I see descriptions of the fairest wights,
And beauty making beautiful old rhyme,
In praise of ladies dead and lovely knights,

Later in the sonnet, Shakespeare speaks of “prophecies” and “prefiguring” and “divining.” Could Shakespeare have known what was going on behind the scenes?

IF the assumptions are true, we can eliminate Shakspere from even distant consideration, we have a very good idea why the true author had to use a pseudonym, and we have a lot of clues to follow up on to find the actual author.

Conspiracy Theory

With James firmly in power, in 1623, the Earls of Montgomery and Pembroke gathered together 24 unpublished (or badly published) Shakespeare plays and 12 previously published plays, recruited two of Shakspere’s acting buddies, hired Ben Jonson, and got a publisher. They preserved the work of whoever wrote the plays in what we call the First Folio.

At the same time, they either made it look like Shakspere was the author, connecting the actor with the work for the first time in the preface to the First Folio or, if you prefer, they cleared up the terrible confusion that had dogged poor Shakspere all his life causing people to think of him as merely an actor and hard-nosed businessman when he was really the greatest writer in all England.

The earls and their team also had a monument built praising Shakspere as Virgil, Socrates, and Nestor rolled into one. The monument spells the name “Shakspeare” which may be a fortuitous error being neither Shakspere nor Shakespeare.

As hoaxes go, it wasn’t a very good one. The paper trail left by Shakspere during his lifetime is pretty much irrefutable: he wasn’t a writer.

On the other hand, reasonable people can disagree. There is another side to the story, as always.

Maybe Shakspere didn’t like the name his publishers used and maybe that explains the gap between his personal name and his published name. Maybe he simply had bad handwriting or maybe the signatures were scrawled under difficult conditions. Maybe his unusual dual career as an actor/writer caused people he knew to refer to him as an actor or businessman rather than as a writer during his lifetime. Maybe all of his letters were unfortunately lost. Maybe he made arrangements for his books outside of his will. Maybe the mention of “household stuff” in his will included his bookshelves and writing desks. Maybe he didn’t teach his daughters to read because they were country girls and/or he was too busy in London to bother. Maybe he went to Italy with some nobleman or other during the years for which we have no record of him (1585-1592). Maybe he had a relationship with Southampton for which there is unfortunately no independent evidence. Maybe the sonnets are not about anyone in particular and should be treated as fiction and not connected to the historical record.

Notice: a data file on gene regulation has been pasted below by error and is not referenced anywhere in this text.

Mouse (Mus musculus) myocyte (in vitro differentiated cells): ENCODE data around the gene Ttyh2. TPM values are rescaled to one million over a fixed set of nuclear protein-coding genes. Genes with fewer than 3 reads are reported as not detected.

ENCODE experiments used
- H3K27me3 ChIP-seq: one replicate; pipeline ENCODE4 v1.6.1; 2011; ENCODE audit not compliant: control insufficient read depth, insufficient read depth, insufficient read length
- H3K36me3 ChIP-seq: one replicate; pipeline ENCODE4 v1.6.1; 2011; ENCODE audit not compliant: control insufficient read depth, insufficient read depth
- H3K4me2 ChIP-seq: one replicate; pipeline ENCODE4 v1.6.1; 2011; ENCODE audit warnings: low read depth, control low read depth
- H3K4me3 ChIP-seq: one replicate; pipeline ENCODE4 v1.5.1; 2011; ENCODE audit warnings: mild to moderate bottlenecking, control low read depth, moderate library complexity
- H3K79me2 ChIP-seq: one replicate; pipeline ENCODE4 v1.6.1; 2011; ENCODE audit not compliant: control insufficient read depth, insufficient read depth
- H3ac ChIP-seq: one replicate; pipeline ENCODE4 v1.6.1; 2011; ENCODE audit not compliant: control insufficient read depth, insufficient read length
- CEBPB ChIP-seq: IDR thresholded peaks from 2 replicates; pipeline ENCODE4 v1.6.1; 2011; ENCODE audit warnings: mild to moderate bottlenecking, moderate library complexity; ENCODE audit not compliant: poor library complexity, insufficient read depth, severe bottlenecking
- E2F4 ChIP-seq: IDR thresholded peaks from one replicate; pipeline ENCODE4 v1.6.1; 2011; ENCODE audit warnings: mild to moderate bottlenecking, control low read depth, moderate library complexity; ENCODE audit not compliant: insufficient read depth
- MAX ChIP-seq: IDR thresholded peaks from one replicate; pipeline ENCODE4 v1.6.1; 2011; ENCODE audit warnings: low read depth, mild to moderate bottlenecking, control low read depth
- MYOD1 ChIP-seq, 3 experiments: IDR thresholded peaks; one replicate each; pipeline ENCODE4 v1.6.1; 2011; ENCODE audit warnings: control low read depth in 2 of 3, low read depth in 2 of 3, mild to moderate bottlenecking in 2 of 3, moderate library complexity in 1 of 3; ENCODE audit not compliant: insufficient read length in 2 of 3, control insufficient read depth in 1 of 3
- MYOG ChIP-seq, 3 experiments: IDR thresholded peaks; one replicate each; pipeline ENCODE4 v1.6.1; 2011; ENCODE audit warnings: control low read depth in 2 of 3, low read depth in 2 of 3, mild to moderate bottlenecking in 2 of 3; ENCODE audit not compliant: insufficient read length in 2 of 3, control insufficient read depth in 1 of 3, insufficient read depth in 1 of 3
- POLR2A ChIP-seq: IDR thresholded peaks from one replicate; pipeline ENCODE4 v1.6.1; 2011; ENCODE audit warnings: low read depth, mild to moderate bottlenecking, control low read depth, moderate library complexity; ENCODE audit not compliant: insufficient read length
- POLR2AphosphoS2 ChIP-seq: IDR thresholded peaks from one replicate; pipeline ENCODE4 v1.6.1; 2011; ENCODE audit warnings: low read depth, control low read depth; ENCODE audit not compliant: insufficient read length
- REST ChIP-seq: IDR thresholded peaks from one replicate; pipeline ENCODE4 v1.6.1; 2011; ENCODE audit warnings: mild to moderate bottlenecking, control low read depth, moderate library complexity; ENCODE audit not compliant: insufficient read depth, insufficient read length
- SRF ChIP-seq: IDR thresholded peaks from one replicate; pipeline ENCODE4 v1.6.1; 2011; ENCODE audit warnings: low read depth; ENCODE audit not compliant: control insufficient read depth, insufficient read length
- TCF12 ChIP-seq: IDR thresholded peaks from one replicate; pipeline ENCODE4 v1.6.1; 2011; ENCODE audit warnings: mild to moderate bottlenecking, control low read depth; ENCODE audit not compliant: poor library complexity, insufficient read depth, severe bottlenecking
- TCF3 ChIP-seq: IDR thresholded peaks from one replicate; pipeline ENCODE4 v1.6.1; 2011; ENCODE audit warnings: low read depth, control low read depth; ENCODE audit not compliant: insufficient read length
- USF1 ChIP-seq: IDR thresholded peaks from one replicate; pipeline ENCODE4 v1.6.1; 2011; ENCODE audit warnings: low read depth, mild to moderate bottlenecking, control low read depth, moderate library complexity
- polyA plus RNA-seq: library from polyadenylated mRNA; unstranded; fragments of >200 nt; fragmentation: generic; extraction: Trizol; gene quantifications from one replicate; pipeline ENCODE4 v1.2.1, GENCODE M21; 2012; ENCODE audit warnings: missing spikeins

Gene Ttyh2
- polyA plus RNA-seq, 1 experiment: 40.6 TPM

Occam’s Razor

Occam’s razor is a wonderful thing. What is the simplest assumption for us to make? All five “bites” based on hard evidence can be explained. The sixth bite is speculative (although you might not think so once you read the sonnets) and doesn’t require an explanation.

Should we explain away the five bites with a million maybe’s and hope the sixth is nonsense or would it be simpler to imagine an author who could write his name, who went to Italy, who knew Southampton, and who used a pseudonym?

Here are two lines from Sonnet 81.

Your name from hence immortal life shall have,
Though I, once gone, to all the world must die:

When this was written, “Shakespeare” was already quite famous. Hmm.

Of course, one can argue that any cover-up theory is inherently unlikely. What was the reason to go to all the trouble of a cover-up? Did King James want to keep Southampton’s claim to the throne (assuming he had one) out of history? What was the nature of such a claim? Does this explain the commutation of his sentence and his release from the Tower? Were the goodies he got after being released some kind of bribe to purchase his silence? We really don’t know.

The timing of Shakspere’s arrival in London is also a problem if you believe the cover-up (conspiracy) theory. Why did the first Shakespeare performances occur in the early 1590’s coinciding with Shakspere’s arrival at about the same time? There is a 1589 reference to “whole Hamlets of tragical speeches,” which might help disqualify Shakspere, but there is no record of any 1580’s performance of any Shakespeare play. If you want to prove Shakspere wasn’t the author, a firm record of a performance or two or three or four in the 1580’s, well before Shakspere arrived in London, would be very helpful. Shakspere was certainly in London by 1593 based on tax records that apply to his lodgings there.

If we ignore the tragical speeches comment, the timing for the early performances of Shakespeare plays makes it look like Shakspere may actually have written them. Was Shakspere really nothing more than a semi-literate country boy when he showed up in London just as Shakespeare the author was becoming well known?

The problem here is that the mainstream try to argue that there is NO issue, that the whole idea that Shakspere wasn’t Shakespeare is ridiculous and shouldn’t be discussed. There’s simply no rational way to make such an argument.

The scholars end up looking like fools even though they are very smart.

The professors doth protest too much, methinks.

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From → Shakespeare

2 Comments
  1. Anonymous permalink

    Re paragraph 3 of “Conspiracy Theory”: The monument in Trinity Church refers to the subject as ‘SHAKSPEARE’, not ‘SHAKESPEARE’.

  2. I was just seeing if you were paying attention . . .

    Thanks,

    Thor